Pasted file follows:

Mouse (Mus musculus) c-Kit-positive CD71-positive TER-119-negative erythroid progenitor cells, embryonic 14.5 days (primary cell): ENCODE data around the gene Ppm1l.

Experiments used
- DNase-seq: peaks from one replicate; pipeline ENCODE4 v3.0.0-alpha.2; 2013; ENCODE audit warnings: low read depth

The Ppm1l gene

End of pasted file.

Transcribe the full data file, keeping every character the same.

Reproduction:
Mouse (Mus musculus) c-Kit-positive CD71-positive TER-119-negative erythroid progenitor cells, embryonic 14.5 days (primary cell): ENCODE data around the gene Ppm1l.

Experiments used
- DNase-seq: peaks from one replicate; pipeline ENCODE4 v3.0.0-alpha.2; 2013; ENCODE audit warnings: low read depth

The Ppm1l gene